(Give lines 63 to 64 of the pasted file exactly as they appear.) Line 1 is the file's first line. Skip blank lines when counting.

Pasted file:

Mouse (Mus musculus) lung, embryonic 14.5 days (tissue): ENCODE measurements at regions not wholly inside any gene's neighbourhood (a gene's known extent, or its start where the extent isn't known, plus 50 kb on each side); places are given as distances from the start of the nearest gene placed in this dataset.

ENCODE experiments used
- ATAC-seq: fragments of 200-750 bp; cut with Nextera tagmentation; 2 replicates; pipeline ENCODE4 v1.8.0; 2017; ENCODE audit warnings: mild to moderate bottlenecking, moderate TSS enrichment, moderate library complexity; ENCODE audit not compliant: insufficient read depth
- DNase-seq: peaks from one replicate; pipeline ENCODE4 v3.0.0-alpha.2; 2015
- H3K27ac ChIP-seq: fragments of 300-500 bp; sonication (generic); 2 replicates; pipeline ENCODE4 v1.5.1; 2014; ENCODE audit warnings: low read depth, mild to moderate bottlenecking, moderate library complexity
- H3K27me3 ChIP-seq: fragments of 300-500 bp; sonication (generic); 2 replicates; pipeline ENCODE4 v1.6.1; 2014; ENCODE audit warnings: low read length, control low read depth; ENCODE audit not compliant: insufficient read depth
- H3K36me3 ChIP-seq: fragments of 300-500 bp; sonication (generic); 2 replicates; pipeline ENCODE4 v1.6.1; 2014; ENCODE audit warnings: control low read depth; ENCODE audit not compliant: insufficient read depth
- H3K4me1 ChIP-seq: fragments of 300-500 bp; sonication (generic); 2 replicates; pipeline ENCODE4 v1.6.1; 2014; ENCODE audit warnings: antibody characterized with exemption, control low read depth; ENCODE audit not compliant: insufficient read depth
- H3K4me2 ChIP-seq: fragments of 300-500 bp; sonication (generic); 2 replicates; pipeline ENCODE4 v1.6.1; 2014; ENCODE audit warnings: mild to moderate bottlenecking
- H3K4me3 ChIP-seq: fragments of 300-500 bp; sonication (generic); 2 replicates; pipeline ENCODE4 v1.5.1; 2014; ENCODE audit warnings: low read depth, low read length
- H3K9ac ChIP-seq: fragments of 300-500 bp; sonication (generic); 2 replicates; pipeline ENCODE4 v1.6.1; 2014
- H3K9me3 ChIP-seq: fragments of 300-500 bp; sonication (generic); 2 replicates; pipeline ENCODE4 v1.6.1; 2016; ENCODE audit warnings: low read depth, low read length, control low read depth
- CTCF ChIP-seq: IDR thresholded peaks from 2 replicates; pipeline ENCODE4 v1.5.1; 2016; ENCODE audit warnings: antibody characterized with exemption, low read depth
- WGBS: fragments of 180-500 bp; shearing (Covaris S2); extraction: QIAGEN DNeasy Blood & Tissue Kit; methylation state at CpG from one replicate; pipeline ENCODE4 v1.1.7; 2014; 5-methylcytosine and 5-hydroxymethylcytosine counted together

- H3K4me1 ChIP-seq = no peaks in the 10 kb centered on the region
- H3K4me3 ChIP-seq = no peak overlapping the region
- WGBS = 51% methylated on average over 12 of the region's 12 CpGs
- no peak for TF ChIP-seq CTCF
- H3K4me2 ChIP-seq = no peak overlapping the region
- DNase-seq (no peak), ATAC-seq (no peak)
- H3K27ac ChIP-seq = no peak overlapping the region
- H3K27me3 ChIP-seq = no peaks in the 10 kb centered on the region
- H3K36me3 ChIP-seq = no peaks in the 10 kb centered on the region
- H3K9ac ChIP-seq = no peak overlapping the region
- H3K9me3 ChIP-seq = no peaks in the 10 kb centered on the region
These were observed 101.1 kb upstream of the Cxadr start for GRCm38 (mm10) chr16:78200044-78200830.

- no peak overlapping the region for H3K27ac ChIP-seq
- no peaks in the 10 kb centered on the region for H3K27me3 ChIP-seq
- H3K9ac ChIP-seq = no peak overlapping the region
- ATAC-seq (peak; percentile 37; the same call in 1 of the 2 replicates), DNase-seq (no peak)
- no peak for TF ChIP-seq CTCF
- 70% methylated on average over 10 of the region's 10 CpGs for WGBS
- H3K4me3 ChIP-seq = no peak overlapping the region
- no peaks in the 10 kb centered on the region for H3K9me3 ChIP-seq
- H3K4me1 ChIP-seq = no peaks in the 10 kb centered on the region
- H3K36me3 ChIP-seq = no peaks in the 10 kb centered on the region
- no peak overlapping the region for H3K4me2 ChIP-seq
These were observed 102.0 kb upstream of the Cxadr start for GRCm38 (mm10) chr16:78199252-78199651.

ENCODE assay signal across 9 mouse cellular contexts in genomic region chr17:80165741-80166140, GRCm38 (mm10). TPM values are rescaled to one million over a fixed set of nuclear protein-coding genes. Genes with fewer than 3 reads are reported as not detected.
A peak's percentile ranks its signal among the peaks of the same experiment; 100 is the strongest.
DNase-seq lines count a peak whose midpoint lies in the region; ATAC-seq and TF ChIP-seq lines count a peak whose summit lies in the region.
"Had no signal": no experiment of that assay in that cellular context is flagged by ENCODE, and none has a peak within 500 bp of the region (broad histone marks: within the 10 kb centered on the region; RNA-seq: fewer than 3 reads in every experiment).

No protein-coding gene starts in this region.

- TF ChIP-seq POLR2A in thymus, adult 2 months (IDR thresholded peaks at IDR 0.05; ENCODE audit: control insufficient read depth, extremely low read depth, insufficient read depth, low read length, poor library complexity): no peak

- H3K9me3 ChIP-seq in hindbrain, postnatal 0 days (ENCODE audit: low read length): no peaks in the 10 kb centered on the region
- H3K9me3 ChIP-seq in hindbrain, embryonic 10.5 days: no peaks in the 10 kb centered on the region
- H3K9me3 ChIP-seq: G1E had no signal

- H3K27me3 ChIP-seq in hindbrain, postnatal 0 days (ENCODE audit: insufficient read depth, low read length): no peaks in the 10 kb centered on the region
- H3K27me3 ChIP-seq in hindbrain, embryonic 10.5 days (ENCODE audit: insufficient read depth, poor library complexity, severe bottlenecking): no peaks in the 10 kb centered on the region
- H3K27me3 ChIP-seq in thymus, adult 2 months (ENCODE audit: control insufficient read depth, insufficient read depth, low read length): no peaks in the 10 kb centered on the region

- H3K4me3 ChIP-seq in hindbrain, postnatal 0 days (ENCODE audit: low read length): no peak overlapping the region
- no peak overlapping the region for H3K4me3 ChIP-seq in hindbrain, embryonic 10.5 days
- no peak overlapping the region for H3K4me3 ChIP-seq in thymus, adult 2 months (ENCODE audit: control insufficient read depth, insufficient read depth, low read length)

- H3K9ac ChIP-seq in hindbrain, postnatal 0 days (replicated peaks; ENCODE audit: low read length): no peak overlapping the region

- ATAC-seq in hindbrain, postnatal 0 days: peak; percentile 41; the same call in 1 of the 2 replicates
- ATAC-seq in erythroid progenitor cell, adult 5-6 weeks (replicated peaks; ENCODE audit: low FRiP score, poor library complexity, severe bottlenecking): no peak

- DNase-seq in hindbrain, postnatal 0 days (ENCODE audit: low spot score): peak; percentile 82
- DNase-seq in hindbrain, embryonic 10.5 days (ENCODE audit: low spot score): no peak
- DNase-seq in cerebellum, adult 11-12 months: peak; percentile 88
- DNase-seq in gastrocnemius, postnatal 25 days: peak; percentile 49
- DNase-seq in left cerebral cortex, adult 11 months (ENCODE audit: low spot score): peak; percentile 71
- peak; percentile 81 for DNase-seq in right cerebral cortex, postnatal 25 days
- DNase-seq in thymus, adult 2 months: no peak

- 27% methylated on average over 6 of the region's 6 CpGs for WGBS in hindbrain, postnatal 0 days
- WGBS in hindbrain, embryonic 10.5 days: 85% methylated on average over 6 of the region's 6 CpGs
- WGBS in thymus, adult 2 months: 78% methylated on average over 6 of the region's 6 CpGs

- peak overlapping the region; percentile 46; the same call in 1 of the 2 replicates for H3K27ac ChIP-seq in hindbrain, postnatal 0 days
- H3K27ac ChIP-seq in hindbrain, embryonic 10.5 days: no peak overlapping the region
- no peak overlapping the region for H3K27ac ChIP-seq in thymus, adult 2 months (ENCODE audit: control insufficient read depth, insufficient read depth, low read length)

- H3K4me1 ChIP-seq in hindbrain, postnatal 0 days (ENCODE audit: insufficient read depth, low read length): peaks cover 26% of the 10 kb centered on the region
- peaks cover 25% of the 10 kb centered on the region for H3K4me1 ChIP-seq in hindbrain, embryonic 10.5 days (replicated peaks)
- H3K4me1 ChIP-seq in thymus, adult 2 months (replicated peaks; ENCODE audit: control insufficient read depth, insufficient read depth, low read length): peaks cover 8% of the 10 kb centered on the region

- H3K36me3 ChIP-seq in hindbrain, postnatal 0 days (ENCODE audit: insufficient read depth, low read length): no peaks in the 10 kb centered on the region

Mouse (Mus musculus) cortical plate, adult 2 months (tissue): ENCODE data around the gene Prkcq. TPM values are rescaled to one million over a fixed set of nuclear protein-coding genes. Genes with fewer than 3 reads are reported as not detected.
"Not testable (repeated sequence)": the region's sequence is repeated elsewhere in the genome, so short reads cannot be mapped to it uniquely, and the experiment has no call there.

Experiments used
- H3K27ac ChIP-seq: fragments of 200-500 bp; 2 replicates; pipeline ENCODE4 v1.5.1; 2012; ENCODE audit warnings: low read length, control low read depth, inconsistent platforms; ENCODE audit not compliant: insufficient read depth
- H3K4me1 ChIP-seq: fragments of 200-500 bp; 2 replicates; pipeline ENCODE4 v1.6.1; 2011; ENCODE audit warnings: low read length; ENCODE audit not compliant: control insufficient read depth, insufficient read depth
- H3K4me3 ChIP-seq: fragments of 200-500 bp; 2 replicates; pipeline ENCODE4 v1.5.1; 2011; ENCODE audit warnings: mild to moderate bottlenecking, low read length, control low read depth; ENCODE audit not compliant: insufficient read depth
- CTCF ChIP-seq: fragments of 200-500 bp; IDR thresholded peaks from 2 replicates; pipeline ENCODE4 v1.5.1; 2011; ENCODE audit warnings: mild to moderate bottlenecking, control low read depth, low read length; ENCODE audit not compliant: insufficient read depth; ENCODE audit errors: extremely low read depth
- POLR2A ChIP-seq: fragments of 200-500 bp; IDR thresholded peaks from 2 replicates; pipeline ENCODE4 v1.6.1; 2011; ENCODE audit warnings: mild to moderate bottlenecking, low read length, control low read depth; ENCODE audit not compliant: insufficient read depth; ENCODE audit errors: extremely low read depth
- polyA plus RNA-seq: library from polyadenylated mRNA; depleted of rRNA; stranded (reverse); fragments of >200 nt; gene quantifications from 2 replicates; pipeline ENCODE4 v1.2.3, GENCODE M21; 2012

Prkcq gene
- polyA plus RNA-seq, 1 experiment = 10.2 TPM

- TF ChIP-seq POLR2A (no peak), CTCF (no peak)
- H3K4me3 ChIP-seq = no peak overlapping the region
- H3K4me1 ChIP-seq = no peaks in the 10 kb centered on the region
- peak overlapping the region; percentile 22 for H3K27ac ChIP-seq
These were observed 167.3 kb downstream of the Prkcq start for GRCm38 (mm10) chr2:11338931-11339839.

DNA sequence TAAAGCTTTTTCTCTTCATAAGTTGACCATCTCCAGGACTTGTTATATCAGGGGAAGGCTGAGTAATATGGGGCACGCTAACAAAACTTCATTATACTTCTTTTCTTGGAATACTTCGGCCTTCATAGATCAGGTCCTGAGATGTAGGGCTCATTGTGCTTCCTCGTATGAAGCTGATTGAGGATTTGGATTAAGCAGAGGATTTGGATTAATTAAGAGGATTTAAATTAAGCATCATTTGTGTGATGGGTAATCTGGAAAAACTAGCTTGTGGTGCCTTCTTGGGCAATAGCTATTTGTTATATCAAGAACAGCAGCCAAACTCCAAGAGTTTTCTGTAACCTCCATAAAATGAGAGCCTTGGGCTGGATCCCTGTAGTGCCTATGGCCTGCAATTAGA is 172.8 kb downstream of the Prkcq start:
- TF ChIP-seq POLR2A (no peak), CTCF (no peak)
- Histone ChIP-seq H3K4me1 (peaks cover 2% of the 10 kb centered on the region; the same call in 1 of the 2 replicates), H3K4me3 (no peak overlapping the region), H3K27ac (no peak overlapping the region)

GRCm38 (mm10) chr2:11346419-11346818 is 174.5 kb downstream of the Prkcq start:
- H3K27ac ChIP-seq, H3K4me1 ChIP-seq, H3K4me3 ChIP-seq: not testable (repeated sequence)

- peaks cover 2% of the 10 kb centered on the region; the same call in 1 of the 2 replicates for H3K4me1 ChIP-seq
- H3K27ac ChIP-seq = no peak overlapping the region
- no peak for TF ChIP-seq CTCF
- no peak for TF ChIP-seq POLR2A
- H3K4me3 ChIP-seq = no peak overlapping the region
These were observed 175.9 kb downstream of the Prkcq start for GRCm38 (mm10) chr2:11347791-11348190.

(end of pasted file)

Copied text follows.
- DNase-seq in thymus, adult 2 months: no peak

- 27% methylated on average over 6 of the region's 6 CpGs for WGBS in hindbrain, postnatal 0 days